New research has found that adults are more likely to eat vegetables if they are seasoned with herbs and spices.
Carried out by the University of Illinois in the United States, the study looked at the effect of seasoning on vegetable consumption in more than 530 adult men and women, carrying out their study in a cafe setting over a three week period.
Participants who purchased a hot entree in the cafe were offered a vegetable portion, free of charge, with a choice of seasoned or unseasoned. To prevent any potential bias, the unseasoned vegetables were listed on the menu board as “steamed” rather than as “unseasoned.”
One vegetable was offered each day, either broccoli, carrots or green beans, all chosen because they are among frequently consumed vegetables by adults in the U.S.
All participants, whether they took the free vegetable portion or not, were asked to fill in a survey on their eating habits, vegetable preferences and how likely they were to purchasing a vegetable side dish if it were priced at $1.
The team found that most participants reported liking carrots, green beans or broccoli either somewhat or very much whether seasoned or not.
A large majority (84 percent) also said they would be somewhat or very likely to purchase broccoli even if it were priced at $1. Seventy-four percent reported that they would purchase green beans and 64 percent carrots.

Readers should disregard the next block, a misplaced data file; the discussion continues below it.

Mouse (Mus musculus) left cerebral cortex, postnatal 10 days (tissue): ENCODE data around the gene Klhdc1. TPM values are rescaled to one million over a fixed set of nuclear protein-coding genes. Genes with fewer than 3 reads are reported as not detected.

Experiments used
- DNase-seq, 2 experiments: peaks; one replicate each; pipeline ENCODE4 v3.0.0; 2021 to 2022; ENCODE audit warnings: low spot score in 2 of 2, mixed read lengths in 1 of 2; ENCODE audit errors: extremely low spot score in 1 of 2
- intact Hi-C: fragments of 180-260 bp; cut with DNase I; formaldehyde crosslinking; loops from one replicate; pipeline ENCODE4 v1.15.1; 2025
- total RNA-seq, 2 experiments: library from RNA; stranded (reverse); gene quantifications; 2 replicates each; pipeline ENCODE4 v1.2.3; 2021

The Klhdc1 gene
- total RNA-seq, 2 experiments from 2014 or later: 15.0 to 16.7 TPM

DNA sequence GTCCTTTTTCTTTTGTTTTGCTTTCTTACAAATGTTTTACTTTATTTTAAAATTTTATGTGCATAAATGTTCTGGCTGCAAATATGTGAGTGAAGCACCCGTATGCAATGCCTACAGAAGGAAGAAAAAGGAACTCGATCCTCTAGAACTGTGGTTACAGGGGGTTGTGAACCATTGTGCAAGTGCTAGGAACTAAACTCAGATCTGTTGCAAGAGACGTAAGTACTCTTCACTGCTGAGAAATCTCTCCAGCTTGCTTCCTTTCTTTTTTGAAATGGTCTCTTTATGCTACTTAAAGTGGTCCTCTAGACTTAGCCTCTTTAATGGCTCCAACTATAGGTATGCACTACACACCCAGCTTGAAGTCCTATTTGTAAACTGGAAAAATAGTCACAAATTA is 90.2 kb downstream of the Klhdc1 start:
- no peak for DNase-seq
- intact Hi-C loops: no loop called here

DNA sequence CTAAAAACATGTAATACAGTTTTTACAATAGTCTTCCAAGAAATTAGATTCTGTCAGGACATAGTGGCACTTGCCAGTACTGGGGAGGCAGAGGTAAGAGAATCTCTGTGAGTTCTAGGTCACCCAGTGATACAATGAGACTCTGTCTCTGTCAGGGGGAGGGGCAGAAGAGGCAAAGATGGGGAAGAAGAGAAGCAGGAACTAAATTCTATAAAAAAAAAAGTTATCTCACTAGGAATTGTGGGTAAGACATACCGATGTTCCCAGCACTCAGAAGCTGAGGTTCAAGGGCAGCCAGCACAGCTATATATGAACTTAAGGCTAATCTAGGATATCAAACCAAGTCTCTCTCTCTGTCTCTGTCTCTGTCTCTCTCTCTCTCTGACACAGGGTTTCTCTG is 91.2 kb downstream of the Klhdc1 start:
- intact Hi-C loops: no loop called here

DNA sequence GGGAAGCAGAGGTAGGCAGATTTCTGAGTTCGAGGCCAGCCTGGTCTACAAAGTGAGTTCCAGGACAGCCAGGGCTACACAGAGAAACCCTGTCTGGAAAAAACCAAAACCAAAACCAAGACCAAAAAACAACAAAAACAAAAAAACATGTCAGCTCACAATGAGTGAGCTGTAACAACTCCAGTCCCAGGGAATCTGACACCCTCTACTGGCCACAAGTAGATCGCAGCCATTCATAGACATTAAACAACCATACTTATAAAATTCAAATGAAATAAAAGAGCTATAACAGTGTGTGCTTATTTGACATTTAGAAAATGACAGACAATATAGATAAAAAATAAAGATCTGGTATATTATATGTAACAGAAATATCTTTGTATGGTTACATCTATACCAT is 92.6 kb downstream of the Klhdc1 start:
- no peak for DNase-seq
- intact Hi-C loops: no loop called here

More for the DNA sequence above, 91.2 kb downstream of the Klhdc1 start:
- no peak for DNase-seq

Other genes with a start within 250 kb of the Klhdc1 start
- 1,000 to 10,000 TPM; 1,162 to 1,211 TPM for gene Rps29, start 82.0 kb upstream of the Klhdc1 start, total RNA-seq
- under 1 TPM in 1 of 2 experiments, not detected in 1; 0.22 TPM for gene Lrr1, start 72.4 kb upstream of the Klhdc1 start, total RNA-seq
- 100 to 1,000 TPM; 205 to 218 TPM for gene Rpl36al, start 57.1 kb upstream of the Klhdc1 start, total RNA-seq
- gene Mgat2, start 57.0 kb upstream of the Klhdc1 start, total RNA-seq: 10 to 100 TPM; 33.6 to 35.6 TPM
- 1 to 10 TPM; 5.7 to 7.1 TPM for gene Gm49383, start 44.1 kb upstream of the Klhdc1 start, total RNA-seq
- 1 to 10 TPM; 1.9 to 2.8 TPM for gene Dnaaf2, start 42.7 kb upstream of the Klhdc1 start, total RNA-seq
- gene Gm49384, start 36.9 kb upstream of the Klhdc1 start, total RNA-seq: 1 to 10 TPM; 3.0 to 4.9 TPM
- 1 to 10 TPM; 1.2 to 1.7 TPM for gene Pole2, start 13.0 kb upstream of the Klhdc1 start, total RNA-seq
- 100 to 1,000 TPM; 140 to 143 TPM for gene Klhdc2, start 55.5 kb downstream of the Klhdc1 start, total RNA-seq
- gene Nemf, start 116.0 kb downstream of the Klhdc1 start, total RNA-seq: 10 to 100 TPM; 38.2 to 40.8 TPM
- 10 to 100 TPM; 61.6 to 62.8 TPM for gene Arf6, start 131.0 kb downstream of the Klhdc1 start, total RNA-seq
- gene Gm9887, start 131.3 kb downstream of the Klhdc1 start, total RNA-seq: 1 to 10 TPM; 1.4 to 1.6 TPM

The team found that participants who reported seldom eating vegetables at lunch were significantly more likely (1.5 times) to select a seasoned vegetable than an unseasoned one, especially if they were male and under 50 years old.
However it was the opposite for those who regularly ate vegetables at lunch, with these participants preferring the unseasoned option.
Although many public awareness campaigns have tried to encourage Americans to increase their consumption of vegetables, research has found that many still fall short of the recommended daily amounts.
Lead author Joanna Manero commented that herbs and spices may make vegetables more tempting, particularly important for men and younger adults in general, who tend to eat fewer plant-based foods overall than women and older adults.
The findings can be found published online in the journal Appetite. JB